Tie on your scarves and get ready for another installment in Pokemon’s most unorthodox series: Pokemon Mystery Dungeon.
Pokemon Mystery Dungeon: Rescue Team DX, released Friday as a Nintendo Switch remake of the Gameboy Advance’s Pokemon Mystery Dungeon: Blue Rescue Team and Pokemon Mystery Dungeon: Red Rescue Team. The story and new animations of the game truly make it shine, but it is bogged down by the repetitive grind of dungeon exploration.
The game is a dungeon-crawling role-playing game with a twist on the traditional Pokemon formula. Instead of controlling a human trainer and preparing a team for the Pokemon League, players assume direct control of a Pokemon and go on missions to rescue others from dungeons.
Rescue Team DX is very similar to its Game Boy Advance predecessors. Not much is different aside from the stunning new animation and slight changes in the plot and storytelling. The animation is most noticeable, considering the first Mystery Dungeon games released in 2005. In addition to new scenes and characters, the new effects and facial expressions add to the emotional impact of the game.
The new 3D model art style contributes a great deal to the remake’s storytelling. The faces, actions and cutscenes tell the story of the player-turned-Pokemon and its adventures with partner Pokemon in a rescue team. The relationship between the player and partner is where the story truly has its emotional peaks.
Unfortunately, the rest of the game is a tedious playthrough that lays out everything it has to offer within the first hours of gameplay.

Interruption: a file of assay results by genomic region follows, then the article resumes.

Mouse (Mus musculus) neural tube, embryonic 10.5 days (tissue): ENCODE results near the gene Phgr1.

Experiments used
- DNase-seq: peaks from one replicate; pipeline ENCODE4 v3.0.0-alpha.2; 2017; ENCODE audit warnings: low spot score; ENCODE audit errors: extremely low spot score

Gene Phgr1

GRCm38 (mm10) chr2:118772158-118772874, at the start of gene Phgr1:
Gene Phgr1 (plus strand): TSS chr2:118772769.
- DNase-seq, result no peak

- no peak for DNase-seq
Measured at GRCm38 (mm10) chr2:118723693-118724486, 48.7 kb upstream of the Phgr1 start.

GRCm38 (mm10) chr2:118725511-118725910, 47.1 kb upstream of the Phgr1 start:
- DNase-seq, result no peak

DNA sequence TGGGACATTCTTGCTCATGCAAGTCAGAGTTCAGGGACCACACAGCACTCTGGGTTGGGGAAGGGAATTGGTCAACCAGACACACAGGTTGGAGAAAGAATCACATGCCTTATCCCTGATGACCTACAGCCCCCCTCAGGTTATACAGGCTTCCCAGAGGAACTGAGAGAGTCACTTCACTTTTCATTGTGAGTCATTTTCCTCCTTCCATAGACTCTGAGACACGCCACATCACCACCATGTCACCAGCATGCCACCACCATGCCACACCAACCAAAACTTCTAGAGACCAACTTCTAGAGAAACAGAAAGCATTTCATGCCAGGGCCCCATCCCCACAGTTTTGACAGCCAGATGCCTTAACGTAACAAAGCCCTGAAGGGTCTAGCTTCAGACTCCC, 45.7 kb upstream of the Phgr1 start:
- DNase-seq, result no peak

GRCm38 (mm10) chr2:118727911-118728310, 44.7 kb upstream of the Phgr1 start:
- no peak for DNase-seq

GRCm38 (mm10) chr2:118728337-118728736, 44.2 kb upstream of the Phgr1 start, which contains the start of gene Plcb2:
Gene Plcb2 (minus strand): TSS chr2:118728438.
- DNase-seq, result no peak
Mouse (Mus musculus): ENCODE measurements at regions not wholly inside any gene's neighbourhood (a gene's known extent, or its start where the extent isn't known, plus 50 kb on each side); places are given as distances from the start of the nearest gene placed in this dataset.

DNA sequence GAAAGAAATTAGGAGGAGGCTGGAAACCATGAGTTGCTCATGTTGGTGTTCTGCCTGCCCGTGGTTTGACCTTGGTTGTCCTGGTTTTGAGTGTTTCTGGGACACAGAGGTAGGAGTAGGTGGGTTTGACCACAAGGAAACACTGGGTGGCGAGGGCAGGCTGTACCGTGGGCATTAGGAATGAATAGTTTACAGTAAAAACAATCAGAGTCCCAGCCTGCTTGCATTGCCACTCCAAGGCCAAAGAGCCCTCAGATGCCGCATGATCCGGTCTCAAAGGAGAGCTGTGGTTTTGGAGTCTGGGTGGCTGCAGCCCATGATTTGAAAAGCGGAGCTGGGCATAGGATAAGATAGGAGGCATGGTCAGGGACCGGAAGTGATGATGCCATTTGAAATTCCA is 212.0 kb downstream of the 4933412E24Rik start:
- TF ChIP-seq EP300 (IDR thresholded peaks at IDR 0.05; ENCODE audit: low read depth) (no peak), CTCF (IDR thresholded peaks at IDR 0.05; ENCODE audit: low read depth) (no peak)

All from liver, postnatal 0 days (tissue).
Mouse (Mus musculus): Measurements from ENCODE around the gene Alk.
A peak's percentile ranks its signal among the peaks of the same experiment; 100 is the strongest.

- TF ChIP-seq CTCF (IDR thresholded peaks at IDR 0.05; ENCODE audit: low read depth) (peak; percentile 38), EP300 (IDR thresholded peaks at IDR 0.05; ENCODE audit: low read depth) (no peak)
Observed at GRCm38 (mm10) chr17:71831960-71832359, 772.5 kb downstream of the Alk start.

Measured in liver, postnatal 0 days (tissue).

The dungeons, where the bulk of the game takes place, are randomly generated rooms full of enemy Pokemon with one set of stairs that allow progression to the next level. The combat in these scenarios is just as tedious as the exploration. The turn-based battles are relatively easy and concluded quickly, but mashing the A button through menu after menu gets boring after the first couple encounters. Players may choose which move their controlled Pokemon uses, but this action slows the battles down even more.
It wasn’t until halfway through the game that I put it down and took a break from A button mashing for a few hours. Picking it back up, whether on the handheld console itself or docked big screen, I still found it hard to push through the repetitiveness of the game. The addition of auto-explore, which allows the lead party member to explore the dungeon without player input, helps alleviate some of the pain, but definitely not enough.
The game wasn’t made to break any boundaries in gameplay; it was made to satisfy those in the Pokemon community who wanted to see Mystery Dungeon revived on the Switch with enhanced storytelling. With its familiar turned-based gameplay and its newfound art style and storytelling, Pokemon Mystery Dungeon: Rescue Team DX does its best to serve its purpose on the Switch. In the end, it succeeds, although with minimal marks for gameplay that keeps you mashing the A button.